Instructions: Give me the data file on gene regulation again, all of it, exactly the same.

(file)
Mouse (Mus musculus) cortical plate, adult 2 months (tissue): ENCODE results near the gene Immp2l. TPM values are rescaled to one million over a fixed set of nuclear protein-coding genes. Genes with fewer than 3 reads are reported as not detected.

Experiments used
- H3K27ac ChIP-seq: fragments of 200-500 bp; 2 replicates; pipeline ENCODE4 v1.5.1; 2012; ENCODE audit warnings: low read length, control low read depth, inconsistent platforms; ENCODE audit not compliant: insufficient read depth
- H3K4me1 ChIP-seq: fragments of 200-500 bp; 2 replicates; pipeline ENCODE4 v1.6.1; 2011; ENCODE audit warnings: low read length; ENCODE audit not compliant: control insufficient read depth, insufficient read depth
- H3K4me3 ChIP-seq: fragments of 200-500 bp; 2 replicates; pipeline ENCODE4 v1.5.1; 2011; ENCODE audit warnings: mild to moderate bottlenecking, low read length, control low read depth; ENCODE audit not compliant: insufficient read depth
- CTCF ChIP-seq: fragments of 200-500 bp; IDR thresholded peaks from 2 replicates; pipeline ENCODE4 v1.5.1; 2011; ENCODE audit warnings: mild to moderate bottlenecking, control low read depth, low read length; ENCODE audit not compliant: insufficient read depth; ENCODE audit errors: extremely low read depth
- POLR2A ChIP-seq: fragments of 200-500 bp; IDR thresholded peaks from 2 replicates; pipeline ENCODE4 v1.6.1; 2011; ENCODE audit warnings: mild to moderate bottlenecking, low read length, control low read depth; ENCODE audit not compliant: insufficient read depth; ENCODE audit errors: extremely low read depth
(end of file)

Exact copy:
Mouse (Mus musculus) cortical plate, adult 2 months (tissue): ENCODE results near the gene Immp2l. TPM values are rescaled to one million over a fixed set of nuclear protein-coding genes. Genes with fewer than 3 reads are reported as not detected.

Experiments used
- H3K27ac ChIP-seq: fragments of 200-500 bp; 2 replicates; pipeline ENCODE4 v1.5.1; 2012; ENCODE audit warnings: low read length, control low read depth, inconsistent platforms; ENCODE audit not compliant: insufficient read depth
- H3K4me1 ChIP-seq: fragments of 200-500 bp; 2 replicates; pipeline ENCODE4 v1.6.1; 2011; ENCODE audit warnings: low read length; ENCODE audit not compliant: control insufficient read depth, insufficient read depth
- H3K4me3 ChIP-seq: fragments of 200-500 bp; 2 replicates; pipeline ENCODE4 v1.5.1; 2011; ENCODE audit warnings: mild to moderate bottlenecking, low read length, control low read depth; ENCODE audit not compliant: insufficient read depth
- CTCF ChIP-seq: fragments of 200-500 bp; IDR thresholded peaks from 2 replicates; pipeline ENCODE4 v1.5.1; 2011; ENCODE audit warnings: mild to moderate bottlenecking, control low read depth, low read length; ENCODE audit not compliant: insufficient read depth; ENCODE audit errors: extremely low read depth
- POLR2A ChIP-seq: fragments of 200-500 bp; IDR thresholded peaks from 2 replicates; pipeline ENCODE4 v1.6.1; 2011; ENCODE audit warnings: mild to moderate bottlenecking, low read length, control low read depth; ENCODE audit not compliant: insufficient read depth; ENCODE audit errors: extremely low read depth